This week, I've been thinking about why we write.
I know we all have different reasons, but for me, it wasn't something I'd thought a lot about before; writing was just something that once I started doing, I couldn't stop. Eight years ago, I was living in BFE with nothing better to do, and I guess I'd always kind of wondered if I could write a book. Once I tried it, and realized that I was in fact capable of writing several hundred pages, I decided to try again. And again. And again.
I know for sure what aren't the reasons: it's certainly not because I think what I have to say is so important that the rest of the world needs to hear it, or because I think I'm the best writer, or because I want to be famous. I don't expect to get rich off of writing. I don't expect to receive rave reviews if I ever do get published. Would all of those thing be nice? Of course, but they're not the reasons why.
Having a child and making it my goal to continue writing helped me realize why writing is so important to me. It makes me feel like my brain isn't turning to mush, for one thing. It gives me a sense of accomplishment at the end of the day. And it is a quick - and free - escape from the tedium of my everyday life. It's something I'll probably continue to do even if I don't get published, even if it's just posting on my blog a few times a week. I will admit that I get a sense of satisfaction from knowing that I make a few of you laugh every now and then, or that I've helped inspire one or two people to follow their passion. Hearing a critique partner say that they enjoyed my novel is great, of course. But those aren't reasons to spend two to three hours a day doing something you don't really have time for. I do it because I enjoy it, and because it defines ME, not the role I play in other people's lives (wife, mother, daughter, sister).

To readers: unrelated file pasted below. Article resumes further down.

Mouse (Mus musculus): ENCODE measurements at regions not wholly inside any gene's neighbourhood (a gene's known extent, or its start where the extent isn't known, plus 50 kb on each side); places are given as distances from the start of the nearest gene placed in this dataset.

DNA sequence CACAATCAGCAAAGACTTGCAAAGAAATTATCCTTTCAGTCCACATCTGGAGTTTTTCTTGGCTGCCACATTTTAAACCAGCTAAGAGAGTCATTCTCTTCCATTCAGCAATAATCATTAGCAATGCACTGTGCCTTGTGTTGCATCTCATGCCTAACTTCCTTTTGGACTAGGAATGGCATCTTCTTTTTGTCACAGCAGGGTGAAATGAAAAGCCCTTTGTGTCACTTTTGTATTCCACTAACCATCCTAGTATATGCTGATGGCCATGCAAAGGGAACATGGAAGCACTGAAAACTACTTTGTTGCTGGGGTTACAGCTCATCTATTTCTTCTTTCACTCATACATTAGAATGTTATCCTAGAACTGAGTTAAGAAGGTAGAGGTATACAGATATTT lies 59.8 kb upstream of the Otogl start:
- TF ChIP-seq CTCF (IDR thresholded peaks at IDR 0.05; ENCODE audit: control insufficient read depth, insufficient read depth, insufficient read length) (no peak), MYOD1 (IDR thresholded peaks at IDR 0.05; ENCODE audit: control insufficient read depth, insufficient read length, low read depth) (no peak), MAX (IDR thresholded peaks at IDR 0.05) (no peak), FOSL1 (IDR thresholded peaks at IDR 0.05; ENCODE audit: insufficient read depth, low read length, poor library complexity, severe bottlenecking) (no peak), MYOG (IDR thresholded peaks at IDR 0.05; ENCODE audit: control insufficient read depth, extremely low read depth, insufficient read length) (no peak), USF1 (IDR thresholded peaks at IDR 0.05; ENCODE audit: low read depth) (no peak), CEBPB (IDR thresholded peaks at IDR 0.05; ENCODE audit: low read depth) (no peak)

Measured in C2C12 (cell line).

So why am I thinking about all this, you might ask? I guess it's because this whole Foreign Service thing is about to become a reality, and not only will my ability to shop at Target be in serious jeopardy -- there's a very good chance I won't be able to continue blogging (or Googling, which is imperative to my writing, even if it is fiction). John seems to think there's a universal, if somewhat expensive, solution to the fact that many of the Foreign Service posts are "off the grid." I'm not sure how well a satellite Internet device is going to work, but if all the reports that power outages are common and that the dial-up Internet harkens back to 1994 are true, I know I won't have the patience to go online very often. There's also the fact that we're not supposed to be identifiable on a blog, which is going to be tricky if I ever do become a published author.
I am willing to give up a lot for John's dream, including Whole Foods, Anthropologie, reliable air conditioning, and potentially the ability to leave a compound without fearing for my safety, but writing is one thing I'm simply not willing to give up. On the little worksheet John had to turn in today, which lists how you're going to rank your post preferences, the spouse's ability to telecommute was not one of the options (even though having a pet was). I'm wondering if we could have written in "maintaining spouse's sanity," because all I know is that without writing, I simply wouldn't be me.
So why do you write? Please share in the comments!